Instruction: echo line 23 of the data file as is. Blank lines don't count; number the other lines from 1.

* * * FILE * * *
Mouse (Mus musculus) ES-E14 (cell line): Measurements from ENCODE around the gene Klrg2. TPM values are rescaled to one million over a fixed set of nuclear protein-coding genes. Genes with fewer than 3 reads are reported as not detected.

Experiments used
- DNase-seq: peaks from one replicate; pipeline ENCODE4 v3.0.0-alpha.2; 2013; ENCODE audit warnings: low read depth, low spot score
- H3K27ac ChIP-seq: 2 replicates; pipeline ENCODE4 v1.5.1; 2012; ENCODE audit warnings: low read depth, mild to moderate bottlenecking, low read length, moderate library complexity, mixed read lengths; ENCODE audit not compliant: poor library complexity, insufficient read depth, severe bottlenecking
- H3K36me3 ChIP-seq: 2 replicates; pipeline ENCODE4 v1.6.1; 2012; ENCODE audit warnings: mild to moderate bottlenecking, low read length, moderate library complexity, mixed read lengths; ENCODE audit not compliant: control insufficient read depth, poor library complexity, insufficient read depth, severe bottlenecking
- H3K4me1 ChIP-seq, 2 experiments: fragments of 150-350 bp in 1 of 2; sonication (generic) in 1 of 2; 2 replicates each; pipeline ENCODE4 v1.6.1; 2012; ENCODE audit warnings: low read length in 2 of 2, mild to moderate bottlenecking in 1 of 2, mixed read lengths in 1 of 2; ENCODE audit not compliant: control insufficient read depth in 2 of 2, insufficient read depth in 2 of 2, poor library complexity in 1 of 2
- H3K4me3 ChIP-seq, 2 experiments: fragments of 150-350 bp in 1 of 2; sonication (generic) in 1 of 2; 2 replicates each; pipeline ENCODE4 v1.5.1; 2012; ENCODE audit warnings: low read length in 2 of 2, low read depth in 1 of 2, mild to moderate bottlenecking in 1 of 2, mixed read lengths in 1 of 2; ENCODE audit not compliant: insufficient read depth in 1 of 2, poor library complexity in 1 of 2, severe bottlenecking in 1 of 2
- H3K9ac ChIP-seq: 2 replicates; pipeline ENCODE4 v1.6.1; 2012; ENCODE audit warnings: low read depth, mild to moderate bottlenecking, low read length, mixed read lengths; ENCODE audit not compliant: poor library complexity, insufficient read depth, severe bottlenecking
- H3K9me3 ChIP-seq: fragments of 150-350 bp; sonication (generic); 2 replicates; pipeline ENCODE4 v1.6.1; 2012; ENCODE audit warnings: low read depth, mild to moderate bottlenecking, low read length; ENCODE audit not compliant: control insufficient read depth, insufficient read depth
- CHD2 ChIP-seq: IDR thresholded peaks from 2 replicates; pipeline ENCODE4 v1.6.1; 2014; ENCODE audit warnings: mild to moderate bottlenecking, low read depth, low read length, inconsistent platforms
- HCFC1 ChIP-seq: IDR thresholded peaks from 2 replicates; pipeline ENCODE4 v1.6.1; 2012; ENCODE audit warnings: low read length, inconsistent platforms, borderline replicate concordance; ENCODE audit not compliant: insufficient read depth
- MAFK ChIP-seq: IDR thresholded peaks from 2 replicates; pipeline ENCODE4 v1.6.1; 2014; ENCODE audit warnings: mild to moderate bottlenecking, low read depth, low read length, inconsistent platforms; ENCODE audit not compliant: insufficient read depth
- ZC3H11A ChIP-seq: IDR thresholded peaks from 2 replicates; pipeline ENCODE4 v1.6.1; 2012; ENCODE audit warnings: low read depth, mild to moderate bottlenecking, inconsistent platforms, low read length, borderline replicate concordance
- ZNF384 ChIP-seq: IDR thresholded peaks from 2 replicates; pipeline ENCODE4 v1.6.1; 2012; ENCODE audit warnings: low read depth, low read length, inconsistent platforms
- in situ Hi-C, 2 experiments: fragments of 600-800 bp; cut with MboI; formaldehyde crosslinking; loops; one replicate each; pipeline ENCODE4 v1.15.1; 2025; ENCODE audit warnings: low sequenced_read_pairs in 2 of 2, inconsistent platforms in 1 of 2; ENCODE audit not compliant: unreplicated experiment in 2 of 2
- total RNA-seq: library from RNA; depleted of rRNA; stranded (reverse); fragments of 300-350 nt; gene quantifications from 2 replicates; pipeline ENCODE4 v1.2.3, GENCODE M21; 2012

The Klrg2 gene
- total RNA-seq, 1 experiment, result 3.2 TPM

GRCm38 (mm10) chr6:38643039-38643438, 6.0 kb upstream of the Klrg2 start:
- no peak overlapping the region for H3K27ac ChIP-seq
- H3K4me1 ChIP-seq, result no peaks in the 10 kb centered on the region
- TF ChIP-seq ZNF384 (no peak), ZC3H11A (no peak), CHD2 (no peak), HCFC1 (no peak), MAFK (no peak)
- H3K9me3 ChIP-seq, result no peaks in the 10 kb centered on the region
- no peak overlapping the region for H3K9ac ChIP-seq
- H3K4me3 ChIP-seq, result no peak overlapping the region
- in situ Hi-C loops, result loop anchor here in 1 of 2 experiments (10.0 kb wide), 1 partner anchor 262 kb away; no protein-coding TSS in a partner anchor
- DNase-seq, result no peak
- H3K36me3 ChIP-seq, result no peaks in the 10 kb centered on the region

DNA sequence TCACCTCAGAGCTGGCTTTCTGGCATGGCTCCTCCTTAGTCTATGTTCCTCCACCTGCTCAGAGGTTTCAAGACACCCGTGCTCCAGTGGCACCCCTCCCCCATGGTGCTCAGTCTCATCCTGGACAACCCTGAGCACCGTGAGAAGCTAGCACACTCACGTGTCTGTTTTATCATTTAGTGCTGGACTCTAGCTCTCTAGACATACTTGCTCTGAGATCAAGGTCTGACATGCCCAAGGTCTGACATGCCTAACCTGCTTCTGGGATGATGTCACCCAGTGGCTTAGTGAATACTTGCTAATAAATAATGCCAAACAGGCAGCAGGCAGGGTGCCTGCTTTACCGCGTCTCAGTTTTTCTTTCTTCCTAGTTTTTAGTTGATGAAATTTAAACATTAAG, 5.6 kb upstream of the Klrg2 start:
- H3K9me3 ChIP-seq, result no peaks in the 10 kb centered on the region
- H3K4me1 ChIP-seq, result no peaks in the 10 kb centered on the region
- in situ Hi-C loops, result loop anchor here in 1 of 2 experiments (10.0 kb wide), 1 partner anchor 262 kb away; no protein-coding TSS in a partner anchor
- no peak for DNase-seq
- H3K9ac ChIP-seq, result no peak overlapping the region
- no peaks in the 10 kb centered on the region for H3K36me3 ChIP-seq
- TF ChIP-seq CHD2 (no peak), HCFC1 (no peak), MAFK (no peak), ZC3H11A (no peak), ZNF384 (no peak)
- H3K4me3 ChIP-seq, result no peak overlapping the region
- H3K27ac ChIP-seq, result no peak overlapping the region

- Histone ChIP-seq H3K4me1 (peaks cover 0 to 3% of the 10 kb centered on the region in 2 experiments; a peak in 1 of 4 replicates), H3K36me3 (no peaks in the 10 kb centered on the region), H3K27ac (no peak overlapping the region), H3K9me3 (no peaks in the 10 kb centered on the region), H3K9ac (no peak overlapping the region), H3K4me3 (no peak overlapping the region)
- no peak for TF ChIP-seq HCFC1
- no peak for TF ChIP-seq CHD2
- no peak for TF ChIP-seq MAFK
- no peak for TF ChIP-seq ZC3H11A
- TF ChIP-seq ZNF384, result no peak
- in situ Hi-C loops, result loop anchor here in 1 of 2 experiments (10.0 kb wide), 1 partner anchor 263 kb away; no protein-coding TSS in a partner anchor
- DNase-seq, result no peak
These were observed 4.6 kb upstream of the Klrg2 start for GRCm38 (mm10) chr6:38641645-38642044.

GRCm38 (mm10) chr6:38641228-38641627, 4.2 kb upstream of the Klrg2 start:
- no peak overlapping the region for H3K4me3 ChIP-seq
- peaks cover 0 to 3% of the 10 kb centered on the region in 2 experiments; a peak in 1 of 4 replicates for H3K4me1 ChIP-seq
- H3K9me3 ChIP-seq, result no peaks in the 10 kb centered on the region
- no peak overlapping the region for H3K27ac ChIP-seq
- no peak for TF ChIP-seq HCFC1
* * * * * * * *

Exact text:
- H3K9me3 ChIP-seq, result no peaks in the 10 kb centered on the region